The Man Whose Life Was One Long Case of Déjà Vu

By

Imagine if, for the rest of your life, you never experienced anything new: no surprises, no firsts, nothing you hadn’t done or seen or heard about before. Kind of like Groundhog Day, except that time passes normally — it’s not the days that repeat, but the events that fill them.

Such was the case of a 19th-century Frenchman named Louis, who was plagued by an unshakeable sense of familiarity even in new situations. His condition was originally documented by the French psychiatrist Francois-Léon Arnaud, whose 1896 case report was among the first pieces of scientific literature to use the term déjà vu (literally, French for “already seen”). More than a century later, a paper in the journal Cortex, recently highlighted by the the Discover blog Neuroskeptic, has revisited pathological déjà vu, taking a new look at Louis in light of what researchers now know about memory.

The patient: Louis, a former soldier who had previously suffered bouts of amnesia, checked himself into a mental hospital in 1894 with “manifest neurasthenia” (a 19th-century term for something like burnout), recurring headaches, insomnia, and irritability. But the strangest of his symptoms, Arnaud wrote, was a new twist on a feeling he’d had throughout his life: “Louis said that he had experienced several times in his childhood the impression of déjà vu which is now incessantly with him; he used to think that he was mistaken whereas now he is certain that his impression is real.”

The problem: In Louis’s mind, everything that happened had happened already, a perception that made him increasingly agitated. Newspaper articles were just rehashes of past events; even his brother’s wedding, he believed, was a staged reenactment of a celebration that had already taken place, replicated down to the last detail. Shortly before the start of Louis’s hospital stay, his delusions had worsened, sometimes sparking violent reactions, and he became convinced his family was conspiring against him — at one point, he went to, and then immediately left, a different treatment center, insisting over his parents’ objections that he’d already been there before. Once he arrived at his new institution, Arnaud wrote, the same pattern took hold:

He recognised successively everything he saw: the yard, the lounge with the sofa and curtains, the gardens in all their detail, the people who welcomed him made the same gestures, said the same things, and he gave the same answers. He said that it was last year at a similar time that he came to the Institute and like last year, he wanted to leave.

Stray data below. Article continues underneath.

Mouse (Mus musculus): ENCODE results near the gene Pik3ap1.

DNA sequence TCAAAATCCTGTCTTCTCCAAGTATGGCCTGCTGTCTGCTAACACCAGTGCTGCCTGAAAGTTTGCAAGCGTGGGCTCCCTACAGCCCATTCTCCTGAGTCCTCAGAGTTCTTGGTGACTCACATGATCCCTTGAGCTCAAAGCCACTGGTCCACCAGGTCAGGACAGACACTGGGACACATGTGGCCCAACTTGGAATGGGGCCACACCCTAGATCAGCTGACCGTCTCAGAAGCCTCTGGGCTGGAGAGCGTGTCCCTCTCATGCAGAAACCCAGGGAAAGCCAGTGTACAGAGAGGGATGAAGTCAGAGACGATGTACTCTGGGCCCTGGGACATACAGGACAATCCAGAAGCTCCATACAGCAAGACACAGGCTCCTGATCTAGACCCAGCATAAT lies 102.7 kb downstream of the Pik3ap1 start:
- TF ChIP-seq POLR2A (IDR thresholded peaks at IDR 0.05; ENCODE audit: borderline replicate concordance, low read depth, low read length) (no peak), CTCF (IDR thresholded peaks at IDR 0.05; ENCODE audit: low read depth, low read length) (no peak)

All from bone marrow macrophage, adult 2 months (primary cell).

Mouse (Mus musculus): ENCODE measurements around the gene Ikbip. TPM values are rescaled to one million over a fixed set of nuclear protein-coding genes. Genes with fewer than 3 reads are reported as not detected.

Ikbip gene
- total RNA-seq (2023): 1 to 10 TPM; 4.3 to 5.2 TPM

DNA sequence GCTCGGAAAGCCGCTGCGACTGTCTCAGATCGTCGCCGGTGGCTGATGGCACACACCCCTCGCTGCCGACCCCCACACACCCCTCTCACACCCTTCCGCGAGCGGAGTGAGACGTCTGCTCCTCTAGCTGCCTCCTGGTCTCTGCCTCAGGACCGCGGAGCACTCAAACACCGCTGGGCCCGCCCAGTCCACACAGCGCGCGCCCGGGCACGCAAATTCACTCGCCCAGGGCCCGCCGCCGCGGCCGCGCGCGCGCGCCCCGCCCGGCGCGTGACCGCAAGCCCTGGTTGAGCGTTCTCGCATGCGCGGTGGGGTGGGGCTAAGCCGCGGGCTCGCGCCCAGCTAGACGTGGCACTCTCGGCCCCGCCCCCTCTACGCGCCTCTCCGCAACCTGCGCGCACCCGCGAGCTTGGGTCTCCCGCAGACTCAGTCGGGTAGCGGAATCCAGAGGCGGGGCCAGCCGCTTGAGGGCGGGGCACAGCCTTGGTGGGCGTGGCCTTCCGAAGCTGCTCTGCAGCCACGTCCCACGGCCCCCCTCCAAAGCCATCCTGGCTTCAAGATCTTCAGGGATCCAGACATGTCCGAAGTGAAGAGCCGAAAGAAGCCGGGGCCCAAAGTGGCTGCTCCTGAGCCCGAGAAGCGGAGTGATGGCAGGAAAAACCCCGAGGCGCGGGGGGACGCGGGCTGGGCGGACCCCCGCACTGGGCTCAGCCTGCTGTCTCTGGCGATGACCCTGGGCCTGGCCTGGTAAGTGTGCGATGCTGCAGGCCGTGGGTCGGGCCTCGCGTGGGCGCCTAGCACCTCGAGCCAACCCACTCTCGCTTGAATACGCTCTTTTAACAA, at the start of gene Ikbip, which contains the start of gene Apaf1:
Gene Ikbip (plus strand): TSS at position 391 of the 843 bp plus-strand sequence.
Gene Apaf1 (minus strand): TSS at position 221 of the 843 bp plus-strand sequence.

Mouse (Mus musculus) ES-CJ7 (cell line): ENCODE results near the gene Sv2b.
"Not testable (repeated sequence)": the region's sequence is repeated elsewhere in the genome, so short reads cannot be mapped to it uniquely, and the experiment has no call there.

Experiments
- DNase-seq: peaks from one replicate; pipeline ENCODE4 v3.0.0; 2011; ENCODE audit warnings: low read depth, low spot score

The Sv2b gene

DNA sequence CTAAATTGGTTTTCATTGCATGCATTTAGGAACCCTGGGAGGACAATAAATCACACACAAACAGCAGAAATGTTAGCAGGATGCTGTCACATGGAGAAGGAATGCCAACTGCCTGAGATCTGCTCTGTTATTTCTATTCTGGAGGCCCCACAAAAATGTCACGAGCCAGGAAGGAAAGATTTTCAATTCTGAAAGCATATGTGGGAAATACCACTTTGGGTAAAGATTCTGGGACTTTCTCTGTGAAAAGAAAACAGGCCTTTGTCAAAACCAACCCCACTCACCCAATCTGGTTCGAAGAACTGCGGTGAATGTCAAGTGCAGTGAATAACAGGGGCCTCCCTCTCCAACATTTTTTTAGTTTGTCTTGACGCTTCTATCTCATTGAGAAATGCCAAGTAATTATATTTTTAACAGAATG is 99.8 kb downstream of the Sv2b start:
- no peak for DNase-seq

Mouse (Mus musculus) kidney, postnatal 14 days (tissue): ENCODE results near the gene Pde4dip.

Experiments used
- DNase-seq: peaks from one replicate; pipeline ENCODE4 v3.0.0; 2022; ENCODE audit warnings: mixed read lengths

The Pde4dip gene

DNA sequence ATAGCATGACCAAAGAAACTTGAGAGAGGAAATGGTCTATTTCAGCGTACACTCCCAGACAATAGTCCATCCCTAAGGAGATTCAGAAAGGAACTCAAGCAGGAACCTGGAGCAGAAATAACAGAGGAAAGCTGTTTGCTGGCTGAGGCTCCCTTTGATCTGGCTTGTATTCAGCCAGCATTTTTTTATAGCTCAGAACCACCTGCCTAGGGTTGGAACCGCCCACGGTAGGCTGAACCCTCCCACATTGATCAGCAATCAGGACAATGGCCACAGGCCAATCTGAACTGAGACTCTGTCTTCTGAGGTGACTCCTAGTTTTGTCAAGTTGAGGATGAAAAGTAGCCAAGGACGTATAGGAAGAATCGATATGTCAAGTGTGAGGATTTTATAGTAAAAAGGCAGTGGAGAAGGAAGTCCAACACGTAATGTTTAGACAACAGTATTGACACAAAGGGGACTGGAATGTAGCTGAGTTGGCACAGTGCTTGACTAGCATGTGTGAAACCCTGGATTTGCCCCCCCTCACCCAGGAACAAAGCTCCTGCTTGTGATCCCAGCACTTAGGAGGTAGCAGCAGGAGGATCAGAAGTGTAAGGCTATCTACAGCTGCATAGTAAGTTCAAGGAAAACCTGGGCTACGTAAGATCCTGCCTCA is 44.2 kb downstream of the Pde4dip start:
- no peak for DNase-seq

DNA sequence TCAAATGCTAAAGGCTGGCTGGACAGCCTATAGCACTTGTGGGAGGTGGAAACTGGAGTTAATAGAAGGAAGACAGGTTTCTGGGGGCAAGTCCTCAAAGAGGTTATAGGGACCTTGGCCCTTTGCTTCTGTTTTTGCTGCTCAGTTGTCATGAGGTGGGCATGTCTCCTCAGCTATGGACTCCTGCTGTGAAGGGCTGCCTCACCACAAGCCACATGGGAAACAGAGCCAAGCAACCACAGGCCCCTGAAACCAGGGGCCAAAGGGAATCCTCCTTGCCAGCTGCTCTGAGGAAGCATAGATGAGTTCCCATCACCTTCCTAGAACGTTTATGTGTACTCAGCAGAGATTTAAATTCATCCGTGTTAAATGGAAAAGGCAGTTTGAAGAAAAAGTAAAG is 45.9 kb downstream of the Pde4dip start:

When I first met him, here is exactly what happened: He responded to my greeting in an appropriate manner for someone who is with someone he does not know. Several words were exchanged and his physiognomy changed and he said to me with a smile: “I recognise you now, doctor! It was you who greeted me last year at exactly the same time in the same lounge. You asked me the same questions and I gave the same answers. Everything is very clear to me. You act surprised very well, but you can stop now.” Despite my energetic disagreement, Louis maintained his conviction.

The diagnosis: Arnaud hypothesized that Louis’ “illusion déjà vu,” as he called it, was simply an instance of normal déjà vu gone haywire. Mild cases with distinct end points, he wrote, could happen in otherwise psychologically healthy people, but the condition became a pathology if the patients, like Louis, were unable to snap themselves out of it.

But with what researchers now know about déjà vu, the Cortex authors argue, the label no longer makes sense for this particular case. In the modern understanding, a person is fully aware of the cognitive weirdness that’s taking place — they may feel a sense of familiarity, but they also know that it’s unwarranted for the situation at hand. But when someone is utterly, completely convinced that they’re correct, something else is going on. (As examples, the authors described patients of their own with symptoms similar to Louis, who have “refus[ed] to sign the Christmas cards to be sent because they have already done them, or when a letter arrives announcing the funeral of a friend, they claim the friend had already died.”)

Instead, they proposed a few alternative diagnoses for Louis: Perhaps he was suffering from “recollective confabulation,” a memory disorder in which people interpret new information as familiar and unwittingly fabricate details to support their claims. Or perhaps he had a form of “reduplicative paramnesia,” the belief that places, situations, and even entire people have been copied from their originals, two identical sets of circumstances somehow existing at once.

So many years after the fact, though, it was hard to name any one condition with any certainty: “We will probably never be very sure of the neurological basis of Louis’s delusion,” they wrote. But regardless, his case is one more reminder of the many, ways that human memory — unreliable, malleable thing that it is — can fool us into misunderstanding our own lives.